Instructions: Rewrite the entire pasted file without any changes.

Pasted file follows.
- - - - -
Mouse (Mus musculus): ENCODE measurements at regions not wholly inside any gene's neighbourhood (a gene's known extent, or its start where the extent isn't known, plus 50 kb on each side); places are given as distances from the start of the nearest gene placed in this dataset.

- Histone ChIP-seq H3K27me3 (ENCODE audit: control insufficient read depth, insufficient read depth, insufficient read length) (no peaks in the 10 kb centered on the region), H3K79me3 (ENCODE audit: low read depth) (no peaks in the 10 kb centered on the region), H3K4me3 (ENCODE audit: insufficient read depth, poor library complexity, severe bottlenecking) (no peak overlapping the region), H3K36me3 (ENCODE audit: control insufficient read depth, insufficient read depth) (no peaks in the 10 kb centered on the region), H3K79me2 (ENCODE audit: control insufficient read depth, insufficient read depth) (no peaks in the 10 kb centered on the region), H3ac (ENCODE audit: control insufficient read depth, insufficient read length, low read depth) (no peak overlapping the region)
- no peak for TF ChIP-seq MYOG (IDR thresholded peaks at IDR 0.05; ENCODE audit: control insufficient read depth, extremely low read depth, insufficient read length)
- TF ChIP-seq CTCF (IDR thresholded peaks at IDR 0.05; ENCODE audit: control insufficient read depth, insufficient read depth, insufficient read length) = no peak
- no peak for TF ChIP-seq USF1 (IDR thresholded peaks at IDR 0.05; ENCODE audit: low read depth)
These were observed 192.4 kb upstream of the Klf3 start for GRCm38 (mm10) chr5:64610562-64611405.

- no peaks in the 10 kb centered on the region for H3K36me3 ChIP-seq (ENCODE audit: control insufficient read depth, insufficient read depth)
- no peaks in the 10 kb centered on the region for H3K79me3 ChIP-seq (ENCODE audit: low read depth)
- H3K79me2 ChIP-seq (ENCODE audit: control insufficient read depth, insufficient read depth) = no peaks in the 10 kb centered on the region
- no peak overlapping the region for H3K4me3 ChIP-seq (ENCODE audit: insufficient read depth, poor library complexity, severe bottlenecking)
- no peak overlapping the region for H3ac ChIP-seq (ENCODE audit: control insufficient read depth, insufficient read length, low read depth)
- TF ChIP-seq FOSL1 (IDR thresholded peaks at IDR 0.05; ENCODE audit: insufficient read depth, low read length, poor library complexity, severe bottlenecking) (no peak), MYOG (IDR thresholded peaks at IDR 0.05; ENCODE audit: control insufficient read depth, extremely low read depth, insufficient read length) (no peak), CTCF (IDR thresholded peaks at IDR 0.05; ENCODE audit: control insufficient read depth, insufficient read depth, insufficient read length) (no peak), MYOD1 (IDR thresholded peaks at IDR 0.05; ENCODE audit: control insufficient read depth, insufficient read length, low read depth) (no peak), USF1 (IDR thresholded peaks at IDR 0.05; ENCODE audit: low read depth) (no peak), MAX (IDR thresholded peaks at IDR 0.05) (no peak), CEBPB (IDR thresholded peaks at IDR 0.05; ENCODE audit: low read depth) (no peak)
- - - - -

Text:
Mouse (Mus musculus): ENCODE measurements at regions not wholly inside any gene's neighbourhood (a gene's known extent, or its start where the extent isn't known, plus 50 kb on each side); places are given as distances from the start of the nearest gene placed in this dataset.

- Histone ChIP-seq H3K27me3 (ENCODE audit: control insufficient read depth, insufficient read depth, insufficient read length) (no peaks in the 10 kb centered on the region), H3K79me3 (ENCODE audit: low read depth) (no peaks in the 10 kb centered on the region), H3K4me3 (ENCODE audit: insufficient read depth, poor library complexity, severe bottlenecking) (no peak overlapping the region), H3K36me3 (ENCODE audit: control insufficient read depth, insufficient read depth) (no peaks in the 10 kb centered on the region), H3K79me2 (ENCODE audit: control insufficient read depth, insufficient read depth) (no peaks in the 10 kb centered on the region), H3ac (ENCODE audit: control insufficient read depth, insufficient read length, low read depth) (no peak overlapping the region)
- no peak for TF ChIP-seq MYOG (IDR thresholded peaks at IDR 0.05; ENCODE audit: control insufficient read depth, extremely low read depth, insufficient read length)
- TF ChIP-seq CTCF (IDR thresholded peaks at IDR 0.05; ENCODE audit: control insufficient read depth, insufficient read depth, insufficient read length) = no peak
- no peak for TF ChIP-seq USF1 (IDR thresholded peaks at IDR 0.05; ENCODE audit: low read depth)
These were observed 192.4 kb upstream of the Klf3 start for GRCm38 (mm10) chr5:64610562-64611405.

- no peaks in the 10 kb centered on the region for H3K36me3 ChIP-seq (ENCODE audit: control insufficient read depth, insufficient read depth)
- no peaks in the 10 kb centered on the region for H3K79me3 ChIP-seq (ENCODE audit: low read depth)
- H3K79me2 ChIP-seq (ENCODE audit: control insufficient read depth, insufficient read depth) = no peaks in the 10 kb centered on the region
- no peak overlapping the region for H3K4me3 ChIP-seq (ENCODE audit: insufficient read depth, poor library complexity, severe bottlenecking)
- no peak overlapping the region for H3ac ChIP-seq (ENCODE audit: control insufficient read depth, insufficient read length, low read depth)
- TF ChIP-seq FOSL1 (IDR thresholded peaks at IDR 0.05; ENCODE audit: insufficient read depth, low read length, poor library complexity, severe bottlenecking) (no peak), MYOG (IDR thresholded peaks at IDR 0.05; ENCODE audit: control insufficient read depth, extremely low read depth, insufficient read length) (no peak), CTCF (IDR thresholded peaks at IDR 0.05; ENCODE audit: control insufficient read depth, insufficient read depth, insufficient read length) (no peak), MYOD1 (IDR thresholded peaks at IDR 0.05; ENCODE audit: control insufficient read depth, insufficient read length, low read depth) (no peak), USF1 (IDR thresholded peaks at IDR 0.05; ENCODE audit: low read depth) (no peak), MAX (IDR thresholded peaks at IDR 0.05) (no peak), CEBPB (IDR thresholded peaks at IDR 0.05; ENCODE audit: low read depth) (no peak)